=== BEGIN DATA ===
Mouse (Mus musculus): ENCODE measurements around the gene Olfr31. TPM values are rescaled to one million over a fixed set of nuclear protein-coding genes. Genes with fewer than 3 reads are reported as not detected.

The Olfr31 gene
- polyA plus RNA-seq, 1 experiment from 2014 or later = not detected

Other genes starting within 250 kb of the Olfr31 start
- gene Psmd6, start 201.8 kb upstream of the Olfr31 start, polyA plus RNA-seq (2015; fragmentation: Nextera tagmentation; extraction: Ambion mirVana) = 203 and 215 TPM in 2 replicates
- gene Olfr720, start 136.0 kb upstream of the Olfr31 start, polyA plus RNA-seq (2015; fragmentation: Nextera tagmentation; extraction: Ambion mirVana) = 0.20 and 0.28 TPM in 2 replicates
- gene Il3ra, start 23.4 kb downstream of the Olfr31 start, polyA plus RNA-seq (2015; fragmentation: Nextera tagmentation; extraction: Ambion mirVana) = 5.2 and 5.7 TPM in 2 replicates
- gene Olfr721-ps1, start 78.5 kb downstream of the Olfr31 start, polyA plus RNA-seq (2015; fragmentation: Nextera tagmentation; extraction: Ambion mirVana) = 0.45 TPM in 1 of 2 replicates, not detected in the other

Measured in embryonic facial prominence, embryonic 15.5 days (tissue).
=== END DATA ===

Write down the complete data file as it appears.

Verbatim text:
Mouse (Mus musculus): ENCODE measurements around the gene Olfr31. TPM values are rescaled to one million over a fixed set of nuclear protein-coding genes. Genes with fewer than 3 reads are reported as not detected.

The Olfr31 gene
- polyA plus RNA-seq, 1 experiment from 2014 or later = not detected

Other genes starting within 250 kb of the Olfr31 start
- gene Psmd6, start 201.8 kb upstream of the Olfr31 start, polyA plus RNA-seq (2015; fragmentation: Nextera tagmentation; extraction: Ambion mirVana) = 203 and 215 TPM in 2 replicates
- gene Olfr720, start 136.0 kb upstream of the Olfr31 start, polyA plus RNA-seq (2015; fragmentation: Nextera tagmentation; extraction: Ambion mirVana) = 0.20 and 0.28 TPM in 2 replicates
- gene Il3ra, start 23.4 kb downstream of the Olfr31 start, polyA plus RNA-seq (2015; fragmentation: Nextera tagmentation; extraction: Ambion mirVana) = 5.2 and 5.7 TPM in 2 replicates
- gene Olfr721-ps1, start 78.5 kb downstream of the Olfr31 start, polyA plus RNA-seq (2015; fragmentation: Nextera tagmentation; extraction: Ambion mirVana) = 0.45 TPM in 1 of 2 replicates, not detected in the other

Measured in embryonic facial prominence, embryonic 15.5 days (tissue).